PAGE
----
Date of Award
Master of Arts (MA)
Kyle De Young
Avoiding unpleasant internal experiences may be associated with eating disorder symptomatology, and college students may be especially at risk. However, the process through which the avoidance of uncomfortable experiences relates to eating psychopathology is unknown. By evaluating experiential avoidance and learned expectancies of eating outcomes, the present study investigated the potential mechanism through which maladaptive avoidant strategies relate to eating psychopathology. Participants included 244 undergraduate students enrolled in psychology courses from a Midwestern university. The participants completed a battery of questionnaires through an online research system managed by the university. Preacher and Hayes’s (2008) bootstrapping method of mediation and structural equation modeling were used to analyze the relationships among experiential avoidance, eating expectancies, and binge eating and how experiential avoidance fits within the Acquired Preparedness model of eating disorder risk. Results revealed that experiential avoidance was significantly related to negative affect eating expectancies and to binge eating. Negative affect eating expectancies mediated the relationship between experiential avoidance and binge eating. Further, the experiential avoidance model more adequately predicted binge eating than the Acquired Preparedness model of eating disorder risk. The findings from this study suggest an alternative understanding of the pathways through which dispositional and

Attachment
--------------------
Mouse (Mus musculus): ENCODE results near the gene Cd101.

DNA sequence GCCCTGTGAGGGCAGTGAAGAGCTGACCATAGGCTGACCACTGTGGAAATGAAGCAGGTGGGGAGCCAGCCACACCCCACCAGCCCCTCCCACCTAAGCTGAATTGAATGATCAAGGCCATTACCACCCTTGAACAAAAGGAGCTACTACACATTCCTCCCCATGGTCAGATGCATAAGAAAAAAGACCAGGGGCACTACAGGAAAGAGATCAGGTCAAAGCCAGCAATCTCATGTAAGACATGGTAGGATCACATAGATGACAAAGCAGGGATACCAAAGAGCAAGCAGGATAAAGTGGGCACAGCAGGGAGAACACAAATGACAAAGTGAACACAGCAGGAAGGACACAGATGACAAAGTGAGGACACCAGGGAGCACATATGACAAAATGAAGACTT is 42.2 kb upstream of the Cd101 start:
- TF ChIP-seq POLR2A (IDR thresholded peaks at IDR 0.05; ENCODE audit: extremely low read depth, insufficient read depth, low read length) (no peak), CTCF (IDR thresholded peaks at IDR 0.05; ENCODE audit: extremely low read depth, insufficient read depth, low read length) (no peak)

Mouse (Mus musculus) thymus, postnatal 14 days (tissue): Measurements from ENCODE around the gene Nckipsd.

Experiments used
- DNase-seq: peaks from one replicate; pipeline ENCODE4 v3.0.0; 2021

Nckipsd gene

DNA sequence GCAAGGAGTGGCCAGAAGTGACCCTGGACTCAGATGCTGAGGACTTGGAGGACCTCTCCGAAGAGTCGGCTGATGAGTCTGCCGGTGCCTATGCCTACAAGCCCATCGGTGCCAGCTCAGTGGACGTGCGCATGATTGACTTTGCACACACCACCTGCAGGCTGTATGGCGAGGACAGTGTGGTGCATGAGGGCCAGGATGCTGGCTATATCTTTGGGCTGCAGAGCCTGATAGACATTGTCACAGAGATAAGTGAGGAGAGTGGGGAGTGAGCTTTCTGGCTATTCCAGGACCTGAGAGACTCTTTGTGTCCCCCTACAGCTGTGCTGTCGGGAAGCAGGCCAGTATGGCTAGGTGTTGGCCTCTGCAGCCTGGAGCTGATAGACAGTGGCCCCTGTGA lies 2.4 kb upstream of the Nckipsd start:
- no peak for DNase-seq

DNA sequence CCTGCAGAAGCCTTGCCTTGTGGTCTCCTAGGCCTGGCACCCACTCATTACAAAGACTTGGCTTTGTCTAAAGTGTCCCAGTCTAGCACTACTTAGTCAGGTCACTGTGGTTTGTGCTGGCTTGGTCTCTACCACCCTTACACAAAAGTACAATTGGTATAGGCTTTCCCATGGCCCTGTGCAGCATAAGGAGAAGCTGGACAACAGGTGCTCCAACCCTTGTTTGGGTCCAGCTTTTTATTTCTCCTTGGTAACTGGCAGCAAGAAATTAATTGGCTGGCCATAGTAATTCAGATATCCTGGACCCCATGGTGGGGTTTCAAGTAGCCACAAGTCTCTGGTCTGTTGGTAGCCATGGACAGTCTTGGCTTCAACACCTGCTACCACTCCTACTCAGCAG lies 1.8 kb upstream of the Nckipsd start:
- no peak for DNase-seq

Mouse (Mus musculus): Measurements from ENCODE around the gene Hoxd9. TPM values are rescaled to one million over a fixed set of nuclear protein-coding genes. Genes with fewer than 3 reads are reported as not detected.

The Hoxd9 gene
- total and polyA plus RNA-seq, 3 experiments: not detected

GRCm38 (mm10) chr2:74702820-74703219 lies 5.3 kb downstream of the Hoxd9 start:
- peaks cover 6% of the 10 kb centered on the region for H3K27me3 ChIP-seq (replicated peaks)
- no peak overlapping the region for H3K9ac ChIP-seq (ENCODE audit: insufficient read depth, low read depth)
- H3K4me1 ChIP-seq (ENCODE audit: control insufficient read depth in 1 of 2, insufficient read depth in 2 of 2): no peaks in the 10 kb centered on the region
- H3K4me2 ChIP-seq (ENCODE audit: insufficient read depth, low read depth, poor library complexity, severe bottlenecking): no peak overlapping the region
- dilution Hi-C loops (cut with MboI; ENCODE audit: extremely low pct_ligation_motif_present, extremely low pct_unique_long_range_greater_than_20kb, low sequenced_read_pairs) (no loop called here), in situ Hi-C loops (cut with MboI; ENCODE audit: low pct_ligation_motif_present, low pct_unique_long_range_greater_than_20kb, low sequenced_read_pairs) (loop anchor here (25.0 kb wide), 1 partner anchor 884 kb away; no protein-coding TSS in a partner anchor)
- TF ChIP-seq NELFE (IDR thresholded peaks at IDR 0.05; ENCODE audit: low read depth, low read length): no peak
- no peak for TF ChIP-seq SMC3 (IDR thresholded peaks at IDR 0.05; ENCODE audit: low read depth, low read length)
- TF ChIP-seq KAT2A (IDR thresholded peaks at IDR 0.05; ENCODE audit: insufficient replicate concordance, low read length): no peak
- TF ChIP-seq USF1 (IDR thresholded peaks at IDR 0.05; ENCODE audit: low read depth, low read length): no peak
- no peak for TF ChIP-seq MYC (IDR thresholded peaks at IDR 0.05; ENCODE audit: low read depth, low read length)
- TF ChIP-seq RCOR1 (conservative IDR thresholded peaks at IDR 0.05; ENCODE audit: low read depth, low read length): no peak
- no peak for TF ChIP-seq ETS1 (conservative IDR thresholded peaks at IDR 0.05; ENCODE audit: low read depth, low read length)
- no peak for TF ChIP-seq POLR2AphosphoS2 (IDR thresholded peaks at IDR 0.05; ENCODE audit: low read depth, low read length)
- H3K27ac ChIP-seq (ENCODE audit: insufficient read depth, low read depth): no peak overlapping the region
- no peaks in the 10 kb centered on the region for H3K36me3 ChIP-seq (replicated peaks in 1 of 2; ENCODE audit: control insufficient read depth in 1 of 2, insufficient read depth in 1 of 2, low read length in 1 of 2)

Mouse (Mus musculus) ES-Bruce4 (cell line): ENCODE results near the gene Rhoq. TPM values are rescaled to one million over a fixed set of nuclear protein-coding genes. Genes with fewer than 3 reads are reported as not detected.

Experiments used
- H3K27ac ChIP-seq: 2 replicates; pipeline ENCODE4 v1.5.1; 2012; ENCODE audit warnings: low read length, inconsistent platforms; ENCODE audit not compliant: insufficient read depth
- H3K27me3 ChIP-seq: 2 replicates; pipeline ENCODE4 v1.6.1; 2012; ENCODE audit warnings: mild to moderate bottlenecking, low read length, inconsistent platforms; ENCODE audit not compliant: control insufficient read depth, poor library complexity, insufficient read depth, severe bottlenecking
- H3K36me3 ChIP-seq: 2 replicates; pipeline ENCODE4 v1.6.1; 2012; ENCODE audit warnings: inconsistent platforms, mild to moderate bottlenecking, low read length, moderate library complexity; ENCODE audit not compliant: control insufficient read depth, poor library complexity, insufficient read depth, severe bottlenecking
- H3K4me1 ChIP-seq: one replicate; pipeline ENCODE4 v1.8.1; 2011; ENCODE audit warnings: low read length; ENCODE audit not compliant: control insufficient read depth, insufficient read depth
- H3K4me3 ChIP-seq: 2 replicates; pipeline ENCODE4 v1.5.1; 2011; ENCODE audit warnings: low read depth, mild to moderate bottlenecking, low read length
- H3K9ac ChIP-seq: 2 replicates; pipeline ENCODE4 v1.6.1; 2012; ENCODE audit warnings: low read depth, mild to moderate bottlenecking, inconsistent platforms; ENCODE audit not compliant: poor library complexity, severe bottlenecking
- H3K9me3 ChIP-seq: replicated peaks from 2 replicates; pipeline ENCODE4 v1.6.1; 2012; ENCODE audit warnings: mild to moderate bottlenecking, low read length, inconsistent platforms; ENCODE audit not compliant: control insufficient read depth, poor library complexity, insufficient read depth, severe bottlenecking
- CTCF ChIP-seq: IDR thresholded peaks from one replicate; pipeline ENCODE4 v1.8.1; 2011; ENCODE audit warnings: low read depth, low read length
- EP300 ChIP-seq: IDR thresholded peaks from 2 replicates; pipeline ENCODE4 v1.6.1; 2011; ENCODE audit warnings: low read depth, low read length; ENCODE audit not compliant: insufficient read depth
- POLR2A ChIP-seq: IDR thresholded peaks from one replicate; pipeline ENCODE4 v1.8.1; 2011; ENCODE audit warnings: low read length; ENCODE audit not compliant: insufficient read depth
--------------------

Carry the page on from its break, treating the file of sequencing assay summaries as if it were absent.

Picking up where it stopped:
psychosocial characteristics of undergraduate students impact eating disorder symptomatology.
Della Longa, Nicole Marie, "The Relationship Between Experiential Avoidance, Eating Expectancies, And Eating Psychopathology In University Students; A Preliminary Test Of An Adaption Of The AP Model Of Eating Disorder Risk" (2016). Theses and Dissertations. 2008.